As part of the plan, companies would want to answer questions including: who are the key customers’ personas and those most affected? Is our data representative of those stakeholders? What are the potential risks and threats? What are rollback and recovery options? What feedback loops will be employed? What is the communications plan?

By instituting an AI operating model with people, processes and technical solutions that aid in anticipating and managing risks effectively, businesses can reduce the likelihood and impact of unintended risks and consequences, demonstrate a commitment to resilience and improvement, and manage their reputation, leading to improved customer trust.

Uncertainty calls for greater investment

Because generative AI is still evolving and some of its underlying models are very complex, there is a lot we still don’t know about how it produces the content it’s generating. That’s why it’s unclear when we’ll be able to eradicate bias completely (if ever). But what is clear is the need for greater investment in this area as more companies and organizations are experimenting with generative AI to transform their businesses and industries. In addition to the people-centric and process-centric ideas outlined above, we also need ongoing collaboration, research and involvement from legislators, researchers and experts alike, even beyond the companies pioneering this technology.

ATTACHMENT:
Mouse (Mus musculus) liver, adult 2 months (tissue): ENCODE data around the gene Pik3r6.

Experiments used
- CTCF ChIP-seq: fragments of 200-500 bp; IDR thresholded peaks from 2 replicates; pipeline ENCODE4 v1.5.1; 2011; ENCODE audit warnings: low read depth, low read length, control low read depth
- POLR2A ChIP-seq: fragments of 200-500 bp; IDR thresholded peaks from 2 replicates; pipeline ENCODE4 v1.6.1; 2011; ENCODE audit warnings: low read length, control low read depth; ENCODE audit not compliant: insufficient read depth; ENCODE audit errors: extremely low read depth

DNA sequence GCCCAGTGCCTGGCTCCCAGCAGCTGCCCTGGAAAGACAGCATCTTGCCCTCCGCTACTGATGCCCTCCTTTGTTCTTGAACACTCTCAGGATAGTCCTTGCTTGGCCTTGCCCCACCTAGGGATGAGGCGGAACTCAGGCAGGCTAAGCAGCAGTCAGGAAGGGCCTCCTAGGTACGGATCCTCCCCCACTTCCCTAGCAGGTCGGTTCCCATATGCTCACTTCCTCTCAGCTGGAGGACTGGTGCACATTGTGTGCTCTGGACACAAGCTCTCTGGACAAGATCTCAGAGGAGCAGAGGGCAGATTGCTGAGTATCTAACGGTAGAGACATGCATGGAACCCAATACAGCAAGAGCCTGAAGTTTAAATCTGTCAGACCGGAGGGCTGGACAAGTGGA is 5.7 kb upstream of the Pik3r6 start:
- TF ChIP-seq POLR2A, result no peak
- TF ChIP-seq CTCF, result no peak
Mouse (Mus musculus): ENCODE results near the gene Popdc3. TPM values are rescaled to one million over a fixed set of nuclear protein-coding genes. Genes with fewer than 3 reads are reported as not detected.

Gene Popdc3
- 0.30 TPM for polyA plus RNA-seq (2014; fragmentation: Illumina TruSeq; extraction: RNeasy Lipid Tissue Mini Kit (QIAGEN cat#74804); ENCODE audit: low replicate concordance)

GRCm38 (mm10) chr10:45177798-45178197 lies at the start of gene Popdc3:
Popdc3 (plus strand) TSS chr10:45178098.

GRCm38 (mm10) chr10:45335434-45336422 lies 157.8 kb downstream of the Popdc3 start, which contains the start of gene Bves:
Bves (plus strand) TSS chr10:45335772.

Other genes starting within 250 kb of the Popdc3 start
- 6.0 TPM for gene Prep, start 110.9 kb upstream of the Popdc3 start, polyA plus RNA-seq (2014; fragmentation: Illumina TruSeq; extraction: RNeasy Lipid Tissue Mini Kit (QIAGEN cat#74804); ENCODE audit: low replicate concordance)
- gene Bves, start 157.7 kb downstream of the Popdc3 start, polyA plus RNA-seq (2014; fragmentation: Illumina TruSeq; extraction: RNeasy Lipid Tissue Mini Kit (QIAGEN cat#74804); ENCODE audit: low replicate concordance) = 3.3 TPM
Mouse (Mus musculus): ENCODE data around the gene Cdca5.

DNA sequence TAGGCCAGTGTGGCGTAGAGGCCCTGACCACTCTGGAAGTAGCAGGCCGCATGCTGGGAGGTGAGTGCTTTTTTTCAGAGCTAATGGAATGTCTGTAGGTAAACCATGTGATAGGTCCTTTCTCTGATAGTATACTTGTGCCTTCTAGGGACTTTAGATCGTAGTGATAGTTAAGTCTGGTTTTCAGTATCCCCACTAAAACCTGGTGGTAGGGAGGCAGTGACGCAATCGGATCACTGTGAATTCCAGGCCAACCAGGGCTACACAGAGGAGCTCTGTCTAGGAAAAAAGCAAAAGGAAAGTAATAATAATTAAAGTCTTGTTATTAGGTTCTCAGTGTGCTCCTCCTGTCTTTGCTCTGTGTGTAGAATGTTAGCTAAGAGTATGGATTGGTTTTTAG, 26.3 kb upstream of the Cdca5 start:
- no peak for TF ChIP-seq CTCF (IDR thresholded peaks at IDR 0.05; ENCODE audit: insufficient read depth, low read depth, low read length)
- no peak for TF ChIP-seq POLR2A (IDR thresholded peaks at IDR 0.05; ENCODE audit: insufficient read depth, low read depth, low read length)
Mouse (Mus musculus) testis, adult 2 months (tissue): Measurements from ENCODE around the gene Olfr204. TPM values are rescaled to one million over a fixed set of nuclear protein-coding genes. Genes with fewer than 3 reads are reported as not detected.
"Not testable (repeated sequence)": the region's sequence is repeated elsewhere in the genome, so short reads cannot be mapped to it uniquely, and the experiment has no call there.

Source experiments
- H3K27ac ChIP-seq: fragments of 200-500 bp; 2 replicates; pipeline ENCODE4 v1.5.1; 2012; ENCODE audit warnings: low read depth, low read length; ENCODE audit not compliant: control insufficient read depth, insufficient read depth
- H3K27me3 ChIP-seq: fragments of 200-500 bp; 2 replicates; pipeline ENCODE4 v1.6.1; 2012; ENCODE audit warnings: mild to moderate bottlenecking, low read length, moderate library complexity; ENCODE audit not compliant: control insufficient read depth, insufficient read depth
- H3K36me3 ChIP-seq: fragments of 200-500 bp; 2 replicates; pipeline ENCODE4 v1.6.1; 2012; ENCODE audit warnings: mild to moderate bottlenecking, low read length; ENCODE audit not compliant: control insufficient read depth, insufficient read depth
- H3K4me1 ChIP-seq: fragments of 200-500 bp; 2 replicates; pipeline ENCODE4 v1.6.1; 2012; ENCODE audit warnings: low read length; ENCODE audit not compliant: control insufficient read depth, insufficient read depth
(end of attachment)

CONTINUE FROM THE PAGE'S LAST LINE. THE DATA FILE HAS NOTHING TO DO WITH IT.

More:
There’s no doubt that uncertainty can be scary, but we can’t let fear paralyze us. If anything, it should galvanize us to have a renewed sense of urgency to gain a deeper understanding of generative AI, advocate for developing necessary guardrails, and be intentional about employing responsible AI best practices.

And I truly believe we could harness this emerging technology for good. In fact, AI and ML have been playing a role in addressing some of the world’s most pressing problems like hunger and poverty. For example, the International Rice Research Institute (IRRI) used advanced ML methods to enable rapid understanding of genomic data, and in return, it’s able to develop rice that is more tolerant to climate change. But harnessing generative AI for good means we can’t stay on the sidelines. We all have a role to play in the responsible AI journey, regardless of what job or industry we are in.

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The views expressed in this article are those of the author alone and not the World Economic Forum.